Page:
There is reason to believe that the three branches of government (executive, legislative, and judicial) were based, in part, on Isaiah 33:22: “For the LORD is our judge; the LORD is our lawgiver; the LORD is our king; he will save us.” In Israel, all three roles resided in the king, which did not turn out well. As outlined in the American Constitution, the executive (president and cabinet), legislative (Congress), and judicial (Supreme and lower courts) branches of government provide separation of powers, with each branch being checked and balanced by the other two.
I find it interesting for our situation today to contrast the American Revolution with the French Revolution, which happened shortly after. In American, while church and state were to be separate in terms of law, religion and liberty were not separable. Liberty was grounded in the principles of Scripture and the teachings of Jesus. In France, on the other hand, religion was seen as the adversary of liberty, human freedom would only be achieved in the absence of religion. In France, the end result of democracy in the absence of Christian morality was the tyranny of the Reign of Terror (AD 1793-1797). Democracy without restraint quickly led to the same kinds of abuses that resulted in the death of Socrates. As noted by Edmund Burke: AHuman behavior needs restraint, the less within, the more is needed without.@
With the waning of the Protestant foundation of American society today, a strong tension has arisen between equality and freedom (religious or otherwise). Equality of opportunity and freedom are very compatible. But when equality is expressed in terms of equality of outcome, it is in tension with freedom. Genuine freedom tends to result in inequality of outcome because some people are smarter than others and some people work harder than others. Given that reality, the only way you can achieve equality of outcome is by force, which is the antithesis of human freedom. It will be interesting to see if religious liberty can survive in a society moving away from the teaching of Jesus.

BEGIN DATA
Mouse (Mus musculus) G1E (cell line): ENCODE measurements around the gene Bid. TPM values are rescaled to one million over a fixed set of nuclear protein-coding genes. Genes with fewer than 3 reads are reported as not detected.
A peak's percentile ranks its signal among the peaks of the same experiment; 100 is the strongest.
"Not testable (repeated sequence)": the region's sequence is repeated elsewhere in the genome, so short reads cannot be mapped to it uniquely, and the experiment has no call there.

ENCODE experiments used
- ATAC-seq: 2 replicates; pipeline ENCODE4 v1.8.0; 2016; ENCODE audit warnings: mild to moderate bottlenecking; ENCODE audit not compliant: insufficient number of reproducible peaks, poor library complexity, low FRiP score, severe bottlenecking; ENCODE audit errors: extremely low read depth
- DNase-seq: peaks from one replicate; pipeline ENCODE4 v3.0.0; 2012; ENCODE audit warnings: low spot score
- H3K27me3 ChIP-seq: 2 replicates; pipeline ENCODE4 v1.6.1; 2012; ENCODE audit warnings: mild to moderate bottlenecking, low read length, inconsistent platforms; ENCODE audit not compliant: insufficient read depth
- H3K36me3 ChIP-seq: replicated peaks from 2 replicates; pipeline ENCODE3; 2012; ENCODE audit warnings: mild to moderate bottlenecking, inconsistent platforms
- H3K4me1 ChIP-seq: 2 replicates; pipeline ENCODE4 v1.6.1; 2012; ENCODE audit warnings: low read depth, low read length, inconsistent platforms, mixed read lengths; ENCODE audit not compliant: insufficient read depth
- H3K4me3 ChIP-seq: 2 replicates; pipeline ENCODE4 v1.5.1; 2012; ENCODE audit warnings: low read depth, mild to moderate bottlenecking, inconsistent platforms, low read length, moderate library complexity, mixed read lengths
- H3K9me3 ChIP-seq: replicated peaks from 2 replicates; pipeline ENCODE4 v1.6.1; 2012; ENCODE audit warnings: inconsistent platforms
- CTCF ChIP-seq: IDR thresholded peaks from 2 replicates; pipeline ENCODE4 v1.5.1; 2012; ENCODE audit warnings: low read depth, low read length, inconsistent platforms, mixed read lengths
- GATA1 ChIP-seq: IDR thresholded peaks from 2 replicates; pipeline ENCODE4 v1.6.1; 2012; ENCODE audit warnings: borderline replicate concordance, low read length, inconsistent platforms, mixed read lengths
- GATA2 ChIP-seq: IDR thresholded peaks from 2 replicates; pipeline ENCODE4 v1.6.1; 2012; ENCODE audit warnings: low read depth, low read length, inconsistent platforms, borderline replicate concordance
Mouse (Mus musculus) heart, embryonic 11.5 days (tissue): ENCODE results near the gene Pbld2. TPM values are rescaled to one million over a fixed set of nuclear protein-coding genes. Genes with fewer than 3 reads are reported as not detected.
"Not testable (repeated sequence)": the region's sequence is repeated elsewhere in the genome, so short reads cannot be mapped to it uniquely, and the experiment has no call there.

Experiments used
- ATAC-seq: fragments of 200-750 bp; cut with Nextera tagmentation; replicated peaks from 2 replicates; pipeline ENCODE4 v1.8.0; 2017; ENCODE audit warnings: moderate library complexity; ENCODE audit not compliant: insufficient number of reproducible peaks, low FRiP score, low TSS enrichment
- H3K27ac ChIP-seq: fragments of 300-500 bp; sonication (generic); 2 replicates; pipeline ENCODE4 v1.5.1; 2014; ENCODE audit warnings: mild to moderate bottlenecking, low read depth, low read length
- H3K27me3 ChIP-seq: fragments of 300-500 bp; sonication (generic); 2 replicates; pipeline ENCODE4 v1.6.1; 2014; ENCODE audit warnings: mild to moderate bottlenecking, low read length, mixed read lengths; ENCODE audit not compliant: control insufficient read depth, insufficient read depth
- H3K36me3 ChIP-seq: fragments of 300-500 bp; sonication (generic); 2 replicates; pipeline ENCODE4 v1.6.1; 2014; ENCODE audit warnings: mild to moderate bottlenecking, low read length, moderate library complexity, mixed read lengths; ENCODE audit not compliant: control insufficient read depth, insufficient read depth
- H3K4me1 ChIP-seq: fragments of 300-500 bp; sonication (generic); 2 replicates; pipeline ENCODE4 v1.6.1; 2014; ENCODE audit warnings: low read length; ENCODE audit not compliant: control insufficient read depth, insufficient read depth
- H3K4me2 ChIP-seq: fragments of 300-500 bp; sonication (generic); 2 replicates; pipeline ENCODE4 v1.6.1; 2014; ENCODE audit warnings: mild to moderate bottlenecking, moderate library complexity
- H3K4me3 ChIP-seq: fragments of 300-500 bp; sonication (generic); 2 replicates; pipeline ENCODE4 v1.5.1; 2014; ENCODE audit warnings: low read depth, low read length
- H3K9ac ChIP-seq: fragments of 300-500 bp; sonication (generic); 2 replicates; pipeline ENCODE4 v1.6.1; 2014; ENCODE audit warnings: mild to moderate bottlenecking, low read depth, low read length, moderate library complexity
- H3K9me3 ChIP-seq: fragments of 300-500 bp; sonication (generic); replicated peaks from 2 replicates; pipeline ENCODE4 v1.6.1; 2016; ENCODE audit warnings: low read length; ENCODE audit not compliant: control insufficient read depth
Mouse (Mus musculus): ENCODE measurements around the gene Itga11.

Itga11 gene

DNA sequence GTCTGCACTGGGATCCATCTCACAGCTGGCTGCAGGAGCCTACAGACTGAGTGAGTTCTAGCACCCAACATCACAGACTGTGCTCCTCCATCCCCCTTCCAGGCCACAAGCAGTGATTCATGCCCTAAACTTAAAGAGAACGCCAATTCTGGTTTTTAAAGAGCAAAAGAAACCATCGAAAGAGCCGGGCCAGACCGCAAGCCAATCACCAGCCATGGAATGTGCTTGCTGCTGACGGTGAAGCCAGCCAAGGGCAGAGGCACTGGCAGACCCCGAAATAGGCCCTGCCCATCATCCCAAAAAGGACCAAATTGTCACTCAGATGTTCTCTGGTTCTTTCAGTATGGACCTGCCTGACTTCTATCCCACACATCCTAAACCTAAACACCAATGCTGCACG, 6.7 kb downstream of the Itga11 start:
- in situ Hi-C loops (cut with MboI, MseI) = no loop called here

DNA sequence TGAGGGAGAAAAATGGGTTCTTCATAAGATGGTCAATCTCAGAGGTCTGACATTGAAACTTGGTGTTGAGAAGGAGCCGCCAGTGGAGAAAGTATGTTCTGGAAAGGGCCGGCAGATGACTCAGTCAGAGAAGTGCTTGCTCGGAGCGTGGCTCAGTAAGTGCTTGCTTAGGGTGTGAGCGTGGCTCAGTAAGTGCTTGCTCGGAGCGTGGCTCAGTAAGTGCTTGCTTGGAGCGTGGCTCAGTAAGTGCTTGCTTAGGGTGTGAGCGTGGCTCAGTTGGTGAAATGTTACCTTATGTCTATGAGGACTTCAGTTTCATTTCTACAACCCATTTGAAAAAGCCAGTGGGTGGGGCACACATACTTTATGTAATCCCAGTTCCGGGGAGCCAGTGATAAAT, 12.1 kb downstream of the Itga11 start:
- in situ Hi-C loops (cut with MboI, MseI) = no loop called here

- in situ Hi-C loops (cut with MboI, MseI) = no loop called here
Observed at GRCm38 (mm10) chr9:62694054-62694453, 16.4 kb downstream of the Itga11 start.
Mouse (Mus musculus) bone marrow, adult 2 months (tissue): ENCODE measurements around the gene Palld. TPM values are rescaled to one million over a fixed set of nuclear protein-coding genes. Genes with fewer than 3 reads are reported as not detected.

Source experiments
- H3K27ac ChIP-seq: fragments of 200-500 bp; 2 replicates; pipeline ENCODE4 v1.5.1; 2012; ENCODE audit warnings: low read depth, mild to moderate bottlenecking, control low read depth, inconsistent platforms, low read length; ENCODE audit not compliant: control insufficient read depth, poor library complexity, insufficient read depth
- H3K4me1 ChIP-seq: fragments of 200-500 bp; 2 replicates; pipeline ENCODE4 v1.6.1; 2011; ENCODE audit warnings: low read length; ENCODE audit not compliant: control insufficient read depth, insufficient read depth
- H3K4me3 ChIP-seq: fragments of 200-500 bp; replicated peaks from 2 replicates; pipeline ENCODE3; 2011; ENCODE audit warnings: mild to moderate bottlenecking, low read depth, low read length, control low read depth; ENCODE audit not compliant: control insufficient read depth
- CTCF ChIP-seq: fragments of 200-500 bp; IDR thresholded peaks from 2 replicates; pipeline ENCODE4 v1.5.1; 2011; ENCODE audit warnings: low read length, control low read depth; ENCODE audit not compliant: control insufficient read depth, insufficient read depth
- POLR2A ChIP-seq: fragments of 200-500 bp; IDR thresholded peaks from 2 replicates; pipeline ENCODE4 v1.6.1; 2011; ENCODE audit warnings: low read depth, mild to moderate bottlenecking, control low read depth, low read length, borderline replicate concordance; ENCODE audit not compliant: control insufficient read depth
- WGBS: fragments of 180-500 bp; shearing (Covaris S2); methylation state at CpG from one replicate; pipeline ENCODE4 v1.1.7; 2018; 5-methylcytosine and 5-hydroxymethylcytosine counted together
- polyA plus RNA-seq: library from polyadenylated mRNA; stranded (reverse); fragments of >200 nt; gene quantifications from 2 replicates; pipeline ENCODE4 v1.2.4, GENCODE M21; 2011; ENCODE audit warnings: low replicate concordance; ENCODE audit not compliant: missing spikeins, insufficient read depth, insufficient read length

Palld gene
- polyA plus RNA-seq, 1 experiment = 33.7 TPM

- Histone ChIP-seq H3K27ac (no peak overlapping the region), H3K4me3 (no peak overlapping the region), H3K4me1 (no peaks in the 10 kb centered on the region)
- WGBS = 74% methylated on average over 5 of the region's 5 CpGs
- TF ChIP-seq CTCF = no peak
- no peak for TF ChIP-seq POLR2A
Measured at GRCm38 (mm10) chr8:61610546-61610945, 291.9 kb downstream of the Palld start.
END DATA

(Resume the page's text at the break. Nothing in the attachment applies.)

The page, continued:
If Jesus had never been born, freedom as we know it would likely not exist. And if it did, it would probably be only for the elites. Genuine civil liberties today exist primarily in countries with a Protestant or a Jewish base. When it comes to religious liberty, Catholic, Orthodox and Muslim countries tend to be quite restrictive compared to the countries with Protestant and Jewish origins. Like Christianity, the American experiment is flawed. It has changed the world for the better, but it is still struggling to apply the principles to itself.
Babylon is portrayed as a prostitute in Revelation 17 and as a great city in Revelation 18. The judgment of Babylon is briefly mentioned in Revelation 17:16 with more details being given in chapter 18. The beast with its ten horns is the cause of Babylon’s downfall in 17:16, but that beast is no longer visible in chapter 18. The activities of the beast are portrayed in terms of its components; kings, sailors and merchants. In chapter 18 Babylon is described as an enthroned queen (18:7—parallel to Jezebel in 2:20) and as a great city, whose judgment is modeled on that of Tyre in Ezekiel 26-28. Since the great Queen of Babylon was Ishtar, the many parallels between Ishtar and the woman Babylon are relevant to Revelation’s vision accounts. The description of Babylon in Revelation 18 conforms well to an Ancient Near Eastern (ANE) cult image. The only cult image directly mentioned in the book of Revelation is the image of the beast of Revelation 13. So the connection between Babylon and the image of the beast is confirmed in Revelation 18.